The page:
Skip to content
loading...

Would you trade your project documentation for updated software architecture diagrams?

github logo ・1 min read  

In my previous company, there was a big focus on creating and maintaining documentation around the code, MAINTAINING specifically. It takes enormous amount of time and resources. And yet, it would take a few senior developers or, again, huge amount of time to understand the code. In my current company, mostly what we use is architectural diagrams. There is no time required to create these diagrams, done automatically within seconds. These diagrams updated automatically based on code changes. That takes minimal amount of time to create and maintain technical documentation.

I guess the question is would you prefer pages of written documentation (which most likely is outdated) or software architectural diagrams which you can navigate through. Each object on the diagram is clickable which allows you to drill down to the next level if needed?

twitter logo DISCUSS (10)
markdown guide
 

In the many project I've been involved in I've never seen developer documentation. Even comments are hard to find. Generally I've been one of the only or the few that produce anything. Even when the project has been millions of lines of code.

I found that the debugger was my best friend in deciphering cryptic code in often ungodly mixes of different languages. Fortunately modern debuggers can handle it.

So I don't really expect it. I've always done without.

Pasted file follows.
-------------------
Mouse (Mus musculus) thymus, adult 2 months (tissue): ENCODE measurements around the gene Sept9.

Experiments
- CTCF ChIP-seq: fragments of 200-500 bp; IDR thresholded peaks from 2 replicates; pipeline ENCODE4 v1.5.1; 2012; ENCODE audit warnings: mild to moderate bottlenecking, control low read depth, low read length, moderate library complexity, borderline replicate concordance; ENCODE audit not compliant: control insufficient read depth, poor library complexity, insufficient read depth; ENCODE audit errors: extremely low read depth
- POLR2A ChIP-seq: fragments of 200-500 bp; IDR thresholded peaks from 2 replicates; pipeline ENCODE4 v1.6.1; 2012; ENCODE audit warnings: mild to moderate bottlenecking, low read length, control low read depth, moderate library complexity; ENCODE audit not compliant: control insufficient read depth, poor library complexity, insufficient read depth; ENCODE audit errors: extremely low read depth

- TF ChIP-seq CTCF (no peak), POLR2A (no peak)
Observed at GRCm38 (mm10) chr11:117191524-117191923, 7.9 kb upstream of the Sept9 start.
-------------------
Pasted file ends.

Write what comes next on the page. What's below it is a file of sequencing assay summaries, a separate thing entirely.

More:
I don't find diagrams particularly useful. I can click around in my IDE just as easily.

 

I'm not a huge fan of external documentation. But I am a huge fan of comments in the code. I don't like this new fad of excluding them.

 
 

Honestly we recently switched to kedro and the usefulness of an automated graph that cannot lie to you is priceless. It's also hard to beat the human reasoning of what/why.

Given everything is well named I would go for the diagram when I need to know the internals, and good docs for something that I am using and don't need to know the internals of.

 

Thank you.Completely agree! Especially regarding accuracy of presented information.

 

I'd actually say that a documentation is only needed for external api's/interfaces...
A documentation for every single line of code or just every function is just too much. Too much that anyone could make any use of... I actually think that navigating and reading the code should be easy enough to be understood by any developer... If it's not, you should try to code differently.

 

I agree that you can figure out anything but the question is what amount of time it takes. Developers spend around 60% of time actually writing the code and the rest of the time, it's figuring out the logic and understanding the code.

 

Separate documentation is a waste of time. What I did and what I would recommend to do is use your project management tooling in combination with your code repository.

For any new features or change Task, you'll want to reference the pull request that matches the change. Now what has happened is that you've linked the task discussion and details to the code changes in your repo (traceability of "documentation" to code).

In your repo you want to document your functions/objects and create tests that make up that pull request as usual, that's the second part of your code documentation.

For a new developer, he/she only needs to search through your project management tool to find the relevant features and he/she can see the relevant code.

This is an organic process that doesn't require "out of band" work from any developer and you've pretty much covered the code documentation that you ever need.

 
Classic DEV Post from Nov 24 '19

I created the Web Almanac. Ask me anything about the state of the web!

AMA about the Web Almanac and the state of the web.

Santana16 profile image